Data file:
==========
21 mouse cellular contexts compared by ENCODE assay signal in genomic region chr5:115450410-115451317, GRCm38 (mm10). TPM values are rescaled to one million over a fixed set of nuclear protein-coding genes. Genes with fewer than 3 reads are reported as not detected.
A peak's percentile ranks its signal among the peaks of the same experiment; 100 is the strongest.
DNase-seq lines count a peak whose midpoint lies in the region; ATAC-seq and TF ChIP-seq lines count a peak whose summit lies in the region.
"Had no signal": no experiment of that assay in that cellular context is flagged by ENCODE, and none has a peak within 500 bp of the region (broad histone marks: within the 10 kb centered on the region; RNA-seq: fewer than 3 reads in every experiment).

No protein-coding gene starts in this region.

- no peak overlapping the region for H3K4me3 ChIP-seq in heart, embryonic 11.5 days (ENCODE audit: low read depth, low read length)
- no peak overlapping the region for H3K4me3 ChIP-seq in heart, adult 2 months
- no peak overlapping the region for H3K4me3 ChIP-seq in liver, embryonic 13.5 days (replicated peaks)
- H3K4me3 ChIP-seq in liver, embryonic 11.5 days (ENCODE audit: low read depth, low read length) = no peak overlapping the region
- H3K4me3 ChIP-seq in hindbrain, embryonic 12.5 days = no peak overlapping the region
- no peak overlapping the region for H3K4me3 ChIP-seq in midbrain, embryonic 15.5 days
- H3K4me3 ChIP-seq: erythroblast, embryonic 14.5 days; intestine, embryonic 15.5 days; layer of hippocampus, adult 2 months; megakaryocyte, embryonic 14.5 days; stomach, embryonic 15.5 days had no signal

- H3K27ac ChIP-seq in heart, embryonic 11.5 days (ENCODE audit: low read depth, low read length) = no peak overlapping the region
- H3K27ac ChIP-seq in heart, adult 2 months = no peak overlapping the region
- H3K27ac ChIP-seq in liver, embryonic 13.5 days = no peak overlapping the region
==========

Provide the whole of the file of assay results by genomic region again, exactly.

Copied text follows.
21 mouse cellular contexts compared by ENCODE assay signal in genomic region chr5:115450410-115451317, GRCm38 (mm10). TPM values are rescaled to one million over a fixed set of nuclear protein-coding genes. Genes with fewer than 3 reads are reported as not detected.
A peak's percentile ranks its signal among the peaks of the same experiment; 100 is the strongest.
DNase-seq lines count a peak whose midpoint lies in the region; ATAC-seq and TF ChIP-seq lines count a peak whose summit lies in the region.
"Had no signal": no experiment of that assay in that cellular context is flagged by ENCODE, and none has a peak within 500 bp of the region (broad histone marks: within the 10 kb centered on the region; RNA-seq: fewer than 3 reads in every experiment).

No protein-coding gene starts in this region.

- no peak overlapping the region for H3K4me3 ChIP-seq in heart, embryonic 11.5 days (ENCODE audit: low read depth, low read length)
- no peak overlapping the region for H3K4me3 ChIP-seq in heart, adult 2 months
- no peak overlapping the region for H3K4me3 ChIP-seq in liver, embryonic 13.5 days (replicated peaks)
- H3K4me3 ChIP-seq in liver, embryonic 11.5 days (ENCODE audit: low read depth, low read length) = no peak overlapping the region
- H3K4me3 ChIP-seq in hindbrain, embryonic 12.5 days = no peak overlapping the region
- no peak overlapping the region for H3K4me3 ChIP-seq in midbrain, embryonic 15.5 days
- H3K4me3 ChIP-seq: erythroblast, embryonic 14.5 days; intestine, embryonic 15.5 days; layer of hippocampus, adult 2 months; megakaryocyte, embryonic 14.5 days; stomach, embryonic 15.5 days had no signal

- H3K27ac ChIP-seq in heart, embryonic 11.5 days (ENCODE audit: low read depth, low read length) = no peak overlapping the region
- H3K27ac ChIP-seq in heart, adult 2 months = no peak overlapping the region
- H3K27ac ChIP-seq in liver, embryonic 13.5 days = no peak overlapping the region